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Text-To-Speech (TTS) Tools for the Translator/Interpreter

February 10th, 2008 | by Naomi de Moraes

Most translators work solely with the printed word, and some are beginning to use Speech-to-Text tools like Dragon Naturally Speaking, but few know about Text-To-Speech (TTS) Tools. In short, they convert text into audio, either on-the-go or in an audio file (mp3 or wav).

How can translators and interpreters use this kind of tool?

  • To proofread their work, by having the computer read the original or the translation. This is particularly useful for verifying numbers.
  • To record lists of terminology when preparing for an interpretation assignment.
  • To read aloud a text for interpretation, to practice simultaneous interpretation.
  • To read an original while translating (this might work if the original is read slowly and the translator uses a speech-to-text tool to capture a first draft of the translation).

How can anyone use this kind of tool?

  • To record newspaper or magazine articles for listening while away from the computer, washing dishes, jogging, etc.
  • To record study/reading material while taking courses on most subjects.
  • To avoid excessive eye strain by having program read emails or other text while listener does other tasks.

In my experience, the Microsoft voices, which are always free, are very painful to listen to for any length of time. If your objective is to simply proof a list of numbers or similar, you may be able to use a free product. Note that Dragon Naturally Speaking has a basic text-to-speech function that may be all you need, if you already have Dragon installed on your PC. The AT&T Natural Voices used by many TTS programs seem to me to be the best overall, but some of the Nuance RealSpeak voices are very good too.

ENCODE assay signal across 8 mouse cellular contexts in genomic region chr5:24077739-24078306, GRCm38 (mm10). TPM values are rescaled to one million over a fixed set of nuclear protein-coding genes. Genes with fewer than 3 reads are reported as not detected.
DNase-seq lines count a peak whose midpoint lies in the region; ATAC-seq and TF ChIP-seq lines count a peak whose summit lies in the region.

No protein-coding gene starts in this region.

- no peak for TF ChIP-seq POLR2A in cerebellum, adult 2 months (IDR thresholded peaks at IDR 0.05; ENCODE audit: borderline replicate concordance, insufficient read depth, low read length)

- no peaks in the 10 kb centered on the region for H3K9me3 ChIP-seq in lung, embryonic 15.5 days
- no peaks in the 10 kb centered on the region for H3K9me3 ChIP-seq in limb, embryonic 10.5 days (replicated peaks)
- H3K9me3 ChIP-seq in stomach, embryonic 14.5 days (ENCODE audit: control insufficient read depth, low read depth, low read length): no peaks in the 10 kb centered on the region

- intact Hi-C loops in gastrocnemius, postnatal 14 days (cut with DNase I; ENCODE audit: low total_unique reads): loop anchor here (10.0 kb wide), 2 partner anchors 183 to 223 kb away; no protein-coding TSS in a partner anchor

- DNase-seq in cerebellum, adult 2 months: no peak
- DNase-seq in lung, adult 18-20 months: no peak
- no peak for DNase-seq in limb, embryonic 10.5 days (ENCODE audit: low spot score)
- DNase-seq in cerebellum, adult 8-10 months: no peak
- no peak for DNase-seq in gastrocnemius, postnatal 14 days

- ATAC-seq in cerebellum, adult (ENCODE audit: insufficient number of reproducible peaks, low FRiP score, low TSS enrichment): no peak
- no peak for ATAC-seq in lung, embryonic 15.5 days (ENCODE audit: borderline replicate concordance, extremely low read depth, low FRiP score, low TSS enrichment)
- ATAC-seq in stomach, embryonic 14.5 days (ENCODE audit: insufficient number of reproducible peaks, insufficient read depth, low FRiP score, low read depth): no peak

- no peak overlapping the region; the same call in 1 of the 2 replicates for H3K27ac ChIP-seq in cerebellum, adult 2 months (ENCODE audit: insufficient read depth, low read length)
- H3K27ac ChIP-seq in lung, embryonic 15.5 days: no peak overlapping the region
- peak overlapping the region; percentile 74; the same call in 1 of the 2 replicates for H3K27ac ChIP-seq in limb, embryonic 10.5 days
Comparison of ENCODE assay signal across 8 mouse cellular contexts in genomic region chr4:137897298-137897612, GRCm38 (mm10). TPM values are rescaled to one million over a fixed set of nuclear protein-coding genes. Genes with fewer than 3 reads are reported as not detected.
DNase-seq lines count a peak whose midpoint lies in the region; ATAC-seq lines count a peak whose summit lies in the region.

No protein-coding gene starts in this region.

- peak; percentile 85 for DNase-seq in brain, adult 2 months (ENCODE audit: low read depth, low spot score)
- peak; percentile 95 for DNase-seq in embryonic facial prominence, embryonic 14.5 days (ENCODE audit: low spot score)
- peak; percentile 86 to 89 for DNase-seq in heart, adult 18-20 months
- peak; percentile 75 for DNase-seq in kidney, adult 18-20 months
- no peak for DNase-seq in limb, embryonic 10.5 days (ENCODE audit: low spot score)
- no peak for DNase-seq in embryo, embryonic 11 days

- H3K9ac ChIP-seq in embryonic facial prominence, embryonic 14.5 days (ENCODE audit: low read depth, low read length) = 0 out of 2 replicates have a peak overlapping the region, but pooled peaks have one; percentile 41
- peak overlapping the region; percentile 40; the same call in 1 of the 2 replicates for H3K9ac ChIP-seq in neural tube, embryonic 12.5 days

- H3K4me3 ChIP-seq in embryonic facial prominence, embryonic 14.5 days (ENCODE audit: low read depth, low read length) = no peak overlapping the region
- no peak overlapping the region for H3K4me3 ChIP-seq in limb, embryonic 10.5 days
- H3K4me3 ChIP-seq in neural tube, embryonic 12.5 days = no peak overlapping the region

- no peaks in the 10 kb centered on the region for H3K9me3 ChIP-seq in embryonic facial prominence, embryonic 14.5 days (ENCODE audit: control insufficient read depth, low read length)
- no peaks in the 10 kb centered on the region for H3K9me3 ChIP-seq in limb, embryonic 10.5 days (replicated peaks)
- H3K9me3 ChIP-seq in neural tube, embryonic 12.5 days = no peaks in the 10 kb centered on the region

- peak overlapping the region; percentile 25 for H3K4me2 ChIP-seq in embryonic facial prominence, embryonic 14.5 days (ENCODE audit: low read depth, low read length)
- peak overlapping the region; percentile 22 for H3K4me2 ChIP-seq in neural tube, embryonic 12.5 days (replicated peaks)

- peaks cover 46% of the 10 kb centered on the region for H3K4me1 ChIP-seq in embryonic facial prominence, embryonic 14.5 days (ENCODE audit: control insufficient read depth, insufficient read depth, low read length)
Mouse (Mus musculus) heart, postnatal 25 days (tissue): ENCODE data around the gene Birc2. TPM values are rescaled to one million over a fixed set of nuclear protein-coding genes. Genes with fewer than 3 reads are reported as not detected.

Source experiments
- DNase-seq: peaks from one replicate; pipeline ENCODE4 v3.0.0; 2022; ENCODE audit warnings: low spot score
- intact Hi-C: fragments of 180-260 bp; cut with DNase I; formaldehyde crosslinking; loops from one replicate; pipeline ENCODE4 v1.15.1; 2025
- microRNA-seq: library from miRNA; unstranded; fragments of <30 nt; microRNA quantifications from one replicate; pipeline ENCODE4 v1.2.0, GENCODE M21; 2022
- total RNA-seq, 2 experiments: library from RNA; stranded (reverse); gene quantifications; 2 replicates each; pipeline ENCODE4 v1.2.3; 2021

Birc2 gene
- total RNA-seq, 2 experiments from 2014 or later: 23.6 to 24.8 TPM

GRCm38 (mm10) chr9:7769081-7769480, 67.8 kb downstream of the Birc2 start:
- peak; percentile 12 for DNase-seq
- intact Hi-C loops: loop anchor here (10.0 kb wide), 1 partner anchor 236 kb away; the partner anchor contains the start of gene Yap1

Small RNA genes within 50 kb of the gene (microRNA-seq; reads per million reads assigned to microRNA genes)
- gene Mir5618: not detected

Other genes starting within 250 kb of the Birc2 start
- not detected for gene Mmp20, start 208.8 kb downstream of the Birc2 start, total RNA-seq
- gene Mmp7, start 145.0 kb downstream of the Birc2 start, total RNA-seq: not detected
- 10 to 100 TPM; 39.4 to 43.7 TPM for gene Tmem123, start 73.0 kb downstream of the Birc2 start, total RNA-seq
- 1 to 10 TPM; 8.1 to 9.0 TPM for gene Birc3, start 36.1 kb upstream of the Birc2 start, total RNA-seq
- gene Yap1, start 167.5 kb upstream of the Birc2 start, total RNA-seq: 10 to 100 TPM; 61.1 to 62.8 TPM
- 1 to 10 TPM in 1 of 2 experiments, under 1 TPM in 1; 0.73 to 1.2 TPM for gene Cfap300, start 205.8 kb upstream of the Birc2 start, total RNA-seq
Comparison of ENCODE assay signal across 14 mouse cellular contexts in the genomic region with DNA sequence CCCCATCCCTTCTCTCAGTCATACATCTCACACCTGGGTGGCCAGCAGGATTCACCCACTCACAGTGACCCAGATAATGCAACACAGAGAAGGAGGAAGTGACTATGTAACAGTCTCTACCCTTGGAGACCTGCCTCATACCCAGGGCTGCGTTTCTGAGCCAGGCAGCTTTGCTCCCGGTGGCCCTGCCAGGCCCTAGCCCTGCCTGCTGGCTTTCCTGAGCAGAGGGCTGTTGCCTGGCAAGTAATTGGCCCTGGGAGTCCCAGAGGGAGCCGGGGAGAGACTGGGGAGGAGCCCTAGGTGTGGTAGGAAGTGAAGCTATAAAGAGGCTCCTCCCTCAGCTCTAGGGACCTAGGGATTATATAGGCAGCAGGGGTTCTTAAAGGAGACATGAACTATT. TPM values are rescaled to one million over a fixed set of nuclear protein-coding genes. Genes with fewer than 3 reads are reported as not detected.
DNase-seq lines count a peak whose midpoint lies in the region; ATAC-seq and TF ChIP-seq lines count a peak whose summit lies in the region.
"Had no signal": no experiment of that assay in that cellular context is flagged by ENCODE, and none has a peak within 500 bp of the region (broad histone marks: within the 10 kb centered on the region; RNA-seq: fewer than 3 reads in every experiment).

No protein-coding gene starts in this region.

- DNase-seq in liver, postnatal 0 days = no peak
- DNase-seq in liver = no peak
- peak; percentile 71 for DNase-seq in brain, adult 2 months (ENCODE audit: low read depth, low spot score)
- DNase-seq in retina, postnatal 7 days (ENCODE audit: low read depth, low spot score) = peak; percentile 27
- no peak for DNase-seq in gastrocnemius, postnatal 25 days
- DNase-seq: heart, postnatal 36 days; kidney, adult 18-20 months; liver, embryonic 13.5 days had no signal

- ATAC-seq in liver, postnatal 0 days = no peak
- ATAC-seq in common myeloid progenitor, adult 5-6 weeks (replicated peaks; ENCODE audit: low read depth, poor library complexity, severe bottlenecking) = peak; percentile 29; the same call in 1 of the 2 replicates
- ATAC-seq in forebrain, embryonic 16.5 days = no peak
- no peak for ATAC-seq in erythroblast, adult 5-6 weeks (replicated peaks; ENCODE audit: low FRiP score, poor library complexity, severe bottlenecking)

The Text-to-Speech page on this site summarizes the features of the four main programs I was able to find on the Internet: NaturalReader, ReadPlease, Text2go and TextAloud.

I would be interested in hearing from readers (in the comments):

  1. Which tool you like best, and why.
  2. What you use TTS for, both when translating and otherwise.

Naomi de Moraes

No Responses to “Text-To-Speech (TTS) Tools for the Translator/Interpreter”

  1. Corinne McKay Says:

    Naomi, thanks for this article! I don’t use any of these tools yet, but it’s always really useful to find ways to ease the strain of staring at the computer screen for long periods of time. My daughter’s XO laptop has a very basic TTS tool that we’ve been playing with, and I can already see the possibilities (both fun and useful) of these types of tools. Thanks for your excellent posts!

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